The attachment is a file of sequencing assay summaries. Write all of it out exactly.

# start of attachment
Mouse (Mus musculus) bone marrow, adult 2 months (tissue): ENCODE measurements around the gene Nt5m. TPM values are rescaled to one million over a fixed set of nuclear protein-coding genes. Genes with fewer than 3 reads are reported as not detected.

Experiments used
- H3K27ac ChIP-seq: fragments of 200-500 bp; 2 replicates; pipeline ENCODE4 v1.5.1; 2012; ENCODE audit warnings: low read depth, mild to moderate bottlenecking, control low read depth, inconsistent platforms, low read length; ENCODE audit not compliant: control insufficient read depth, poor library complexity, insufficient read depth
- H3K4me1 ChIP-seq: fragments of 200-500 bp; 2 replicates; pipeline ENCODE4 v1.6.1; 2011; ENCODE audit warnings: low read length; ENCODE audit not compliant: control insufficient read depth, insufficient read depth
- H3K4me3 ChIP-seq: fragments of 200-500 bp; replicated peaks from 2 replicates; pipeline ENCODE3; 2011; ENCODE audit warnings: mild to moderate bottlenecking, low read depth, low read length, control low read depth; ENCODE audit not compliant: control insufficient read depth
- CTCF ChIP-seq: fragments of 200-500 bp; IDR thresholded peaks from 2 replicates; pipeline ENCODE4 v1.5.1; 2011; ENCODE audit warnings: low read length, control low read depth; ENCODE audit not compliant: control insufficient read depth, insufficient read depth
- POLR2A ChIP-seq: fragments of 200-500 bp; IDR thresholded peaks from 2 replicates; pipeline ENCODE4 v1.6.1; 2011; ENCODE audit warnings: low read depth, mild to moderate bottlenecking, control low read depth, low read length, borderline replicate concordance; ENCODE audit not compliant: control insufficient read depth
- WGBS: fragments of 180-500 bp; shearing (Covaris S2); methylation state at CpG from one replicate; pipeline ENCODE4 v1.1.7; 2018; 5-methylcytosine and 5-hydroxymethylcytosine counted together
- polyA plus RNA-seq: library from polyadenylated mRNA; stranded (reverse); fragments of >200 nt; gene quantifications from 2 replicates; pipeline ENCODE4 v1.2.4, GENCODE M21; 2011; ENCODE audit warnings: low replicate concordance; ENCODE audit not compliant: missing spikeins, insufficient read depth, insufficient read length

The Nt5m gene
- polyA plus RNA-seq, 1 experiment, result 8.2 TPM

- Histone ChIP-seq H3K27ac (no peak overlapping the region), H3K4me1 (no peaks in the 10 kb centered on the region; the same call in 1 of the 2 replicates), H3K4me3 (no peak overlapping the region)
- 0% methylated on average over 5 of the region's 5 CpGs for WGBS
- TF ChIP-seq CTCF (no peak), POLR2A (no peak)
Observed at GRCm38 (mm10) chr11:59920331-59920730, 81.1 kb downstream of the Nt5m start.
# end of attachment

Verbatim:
Mouse (Mus musculus) bone marrow, adult 2 months (tissue): ENCODE measurements around the gene Nt5m. TPM values are rescaled to one million over a fixed set of nuclear protein-coding genes. Genes with fewer than 3 reads are reported as not detected.

Experiments used
- H3K27ac ChIP-seq: fragments of 200-500 bp; 2 replicates; pipeline ENCODE4 v1.5.1; 2012; ENCODE audit warnings: low read depth, mild to moderate bottlenecking, control low read depth, inconsistent platforms, low read length; ENCODE audit not compliant: control insufficient read depth, poor library complexity, insufficient read depth
- H3K4me1 ChIP-seq: fragments of 200-500 bp; 2 replicates; pipeline ENCODE4 v1.6.1; 2011; ENCODE audit warnings: low read length; ENCODE audit not compliant: control insufficient read depth, insufficient read depth
- H3K4me3 ChIP-seq: fragments of 200-500 bp; replicated peaks from 2 replicates; pipeline ENCODE3; 2011; ENCODE audit warnings: mild to moderate bottlenecking, low read depth, low read length, control low read depth; ENCODE audit not compliant: control insufficient read depth
- CTCF ChIP-seq: fragments of 200-500 bp; IDR thresholded peaks from 2 replicates; pipeline ENCODE4 v1.5.1; 2011; ENCODE audit warnings: low read length, control low read depth; ENCODE audit not compliant: control insufficient read depth, insufficient read depth
- POLR2A ChIP-seq: fragments of 200-500 bp; IDR thresholded peaks from 2 replicates; pipeline ENCODE4 v1.6.1; 2011; ENCODE audit warnings: low read depth, mild to moderate bottlenecking, control low read depth, low read length, borderline replicate concordance; ENCODE audit not compliant: control insufficient read depth
- WGBS: fragments of 180-500 bp; shearing (Covaris S2); methylation state at CpG from one replicate; pipeline ENCODE4 v1.1.7; 2018; 5-methylcytosine and 5-hydroxymethylcytosine counted together
- polyA plus RNA-seq: library from polyadenylated mRNA; stranded (reverse); fragments of >200 nt; gene quantifications from 2 replicates; pipeline ENCODE4 v1.2.4, GENCODE M21; 2011; ENCODE audit warnings: low replicate concordance; ENCODE audit not compliant: missing spikeins, insufficient read depth, insufficient read length

The Nt5m gene
- polyA plus RNA-seq, 1 experiment, result 8.2 TPM

- Histone ChIP-seq H3K27ac (no peak overlapping the region), H3K4me1 (no peaks in the 10 kb centered on the region; the same call in 1 of the 2 replicates), H3K4me3 (no peak overlapping the region)
- 0% methylated on average over 5 of the region's 5 CpGs for WGBS
- TF ChIP-seq CTCF (no peak), POLR2A (no peak)
Observed at GRCm38 (mm10) chr11:59920331-59920730, 81.1 kb downstream of the Nt5m start.